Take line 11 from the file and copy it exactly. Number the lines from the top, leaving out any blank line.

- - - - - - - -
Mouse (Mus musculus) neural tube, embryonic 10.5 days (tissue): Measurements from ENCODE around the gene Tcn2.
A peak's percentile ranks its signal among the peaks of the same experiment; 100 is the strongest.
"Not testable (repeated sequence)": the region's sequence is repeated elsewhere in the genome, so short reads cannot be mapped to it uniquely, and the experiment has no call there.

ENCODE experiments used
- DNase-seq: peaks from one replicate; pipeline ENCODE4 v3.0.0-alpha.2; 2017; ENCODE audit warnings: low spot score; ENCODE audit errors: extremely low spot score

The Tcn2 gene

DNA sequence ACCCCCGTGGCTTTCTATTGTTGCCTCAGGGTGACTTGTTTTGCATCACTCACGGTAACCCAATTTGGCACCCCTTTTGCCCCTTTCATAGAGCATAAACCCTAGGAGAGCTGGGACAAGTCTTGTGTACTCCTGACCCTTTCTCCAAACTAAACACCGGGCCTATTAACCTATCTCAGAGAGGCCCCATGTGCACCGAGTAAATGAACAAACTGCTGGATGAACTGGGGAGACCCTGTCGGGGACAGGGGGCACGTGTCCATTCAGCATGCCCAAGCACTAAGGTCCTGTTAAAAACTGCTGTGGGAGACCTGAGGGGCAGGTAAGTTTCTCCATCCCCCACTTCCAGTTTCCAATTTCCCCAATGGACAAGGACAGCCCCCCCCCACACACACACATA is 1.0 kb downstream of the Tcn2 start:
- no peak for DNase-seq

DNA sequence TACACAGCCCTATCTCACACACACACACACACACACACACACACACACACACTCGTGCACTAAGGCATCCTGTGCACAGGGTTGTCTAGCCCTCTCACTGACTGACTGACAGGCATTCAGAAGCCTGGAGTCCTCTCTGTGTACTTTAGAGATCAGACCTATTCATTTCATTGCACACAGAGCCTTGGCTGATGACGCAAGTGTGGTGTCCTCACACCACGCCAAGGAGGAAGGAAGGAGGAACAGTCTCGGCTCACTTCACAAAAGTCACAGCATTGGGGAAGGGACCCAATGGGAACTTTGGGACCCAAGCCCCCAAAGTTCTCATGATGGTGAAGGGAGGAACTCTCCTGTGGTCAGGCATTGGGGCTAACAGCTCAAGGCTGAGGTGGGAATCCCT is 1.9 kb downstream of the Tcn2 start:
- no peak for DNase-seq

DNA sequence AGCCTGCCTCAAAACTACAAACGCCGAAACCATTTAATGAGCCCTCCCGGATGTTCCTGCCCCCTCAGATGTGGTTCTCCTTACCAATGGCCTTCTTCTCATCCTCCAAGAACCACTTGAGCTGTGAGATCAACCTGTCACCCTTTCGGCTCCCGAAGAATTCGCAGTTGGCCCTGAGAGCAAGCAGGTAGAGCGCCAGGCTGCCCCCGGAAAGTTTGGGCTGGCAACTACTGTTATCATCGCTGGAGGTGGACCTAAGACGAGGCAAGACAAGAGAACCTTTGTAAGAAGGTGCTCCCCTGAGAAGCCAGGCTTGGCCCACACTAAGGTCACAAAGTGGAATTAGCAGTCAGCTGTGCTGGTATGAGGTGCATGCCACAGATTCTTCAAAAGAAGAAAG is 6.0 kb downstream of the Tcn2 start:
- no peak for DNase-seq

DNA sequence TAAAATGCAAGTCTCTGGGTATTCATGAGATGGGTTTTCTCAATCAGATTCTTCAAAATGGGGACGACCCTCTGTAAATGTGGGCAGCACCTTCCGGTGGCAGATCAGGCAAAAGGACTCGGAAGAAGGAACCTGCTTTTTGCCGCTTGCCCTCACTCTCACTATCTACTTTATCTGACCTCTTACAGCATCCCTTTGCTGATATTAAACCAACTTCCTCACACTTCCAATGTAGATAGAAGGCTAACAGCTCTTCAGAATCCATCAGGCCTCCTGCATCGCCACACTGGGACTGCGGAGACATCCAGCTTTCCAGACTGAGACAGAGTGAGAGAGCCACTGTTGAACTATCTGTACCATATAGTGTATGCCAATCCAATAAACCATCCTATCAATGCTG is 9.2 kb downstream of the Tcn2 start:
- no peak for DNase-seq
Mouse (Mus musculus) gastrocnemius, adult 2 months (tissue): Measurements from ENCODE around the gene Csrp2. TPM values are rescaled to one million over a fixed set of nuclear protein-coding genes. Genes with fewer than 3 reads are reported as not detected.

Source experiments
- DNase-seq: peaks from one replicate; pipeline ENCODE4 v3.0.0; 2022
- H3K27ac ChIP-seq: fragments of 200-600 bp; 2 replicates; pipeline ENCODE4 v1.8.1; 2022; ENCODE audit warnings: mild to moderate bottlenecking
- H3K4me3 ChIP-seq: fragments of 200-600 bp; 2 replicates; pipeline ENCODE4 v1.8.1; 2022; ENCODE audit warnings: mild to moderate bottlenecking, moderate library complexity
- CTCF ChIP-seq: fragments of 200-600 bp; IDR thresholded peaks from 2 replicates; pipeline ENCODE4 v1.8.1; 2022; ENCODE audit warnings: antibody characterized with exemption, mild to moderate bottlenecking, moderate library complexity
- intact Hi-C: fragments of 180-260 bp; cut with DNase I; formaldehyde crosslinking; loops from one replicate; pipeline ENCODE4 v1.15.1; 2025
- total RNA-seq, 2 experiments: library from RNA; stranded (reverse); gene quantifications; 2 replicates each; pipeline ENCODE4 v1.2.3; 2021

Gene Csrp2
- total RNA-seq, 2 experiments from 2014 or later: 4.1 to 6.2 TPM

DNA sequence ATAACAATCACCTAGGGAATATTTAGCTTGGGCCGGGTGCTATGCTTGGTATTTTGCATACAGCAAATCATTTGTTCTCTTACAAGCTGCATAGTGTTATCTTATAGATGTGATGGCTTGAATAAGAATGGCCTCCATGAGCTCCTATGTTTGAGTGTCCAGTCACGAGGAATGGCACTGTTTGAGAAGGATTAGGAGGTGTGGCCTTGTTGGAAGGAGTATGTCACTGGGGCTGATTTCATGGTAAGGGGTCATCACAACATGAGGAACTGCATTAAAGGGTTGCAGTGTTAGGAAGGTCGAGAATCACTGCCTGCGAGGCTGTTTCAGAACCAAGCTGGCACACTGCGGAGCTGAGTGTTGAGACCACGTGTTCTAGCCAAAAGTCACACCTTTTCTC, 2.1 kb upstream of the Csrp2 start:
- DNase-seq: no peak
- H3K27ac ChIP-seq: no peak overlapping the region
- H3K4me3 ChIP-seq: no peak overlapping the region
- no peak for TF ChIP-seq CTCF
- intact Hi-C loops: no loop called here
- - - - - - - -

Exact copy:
DNA sequence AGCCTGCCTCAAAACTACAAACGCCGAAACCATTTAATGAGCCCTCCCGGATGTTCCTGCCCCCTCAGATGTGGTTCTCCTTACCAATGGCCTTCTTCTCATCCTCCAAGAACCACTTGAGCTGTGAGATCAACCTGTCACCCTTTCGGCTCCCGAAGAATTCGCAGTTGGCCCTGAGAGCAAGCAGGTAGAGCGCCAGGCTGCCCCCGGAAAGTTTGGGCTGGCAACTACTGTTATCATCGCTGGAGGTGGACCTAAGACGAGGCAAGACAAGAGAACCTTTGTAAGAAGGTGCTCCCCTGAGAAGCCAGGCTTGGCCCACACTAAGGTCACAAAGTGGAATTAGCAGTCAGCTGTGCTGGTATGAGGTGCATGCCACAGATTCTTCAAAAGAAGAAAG is 6.0 kb downstream of the Tcn2 start: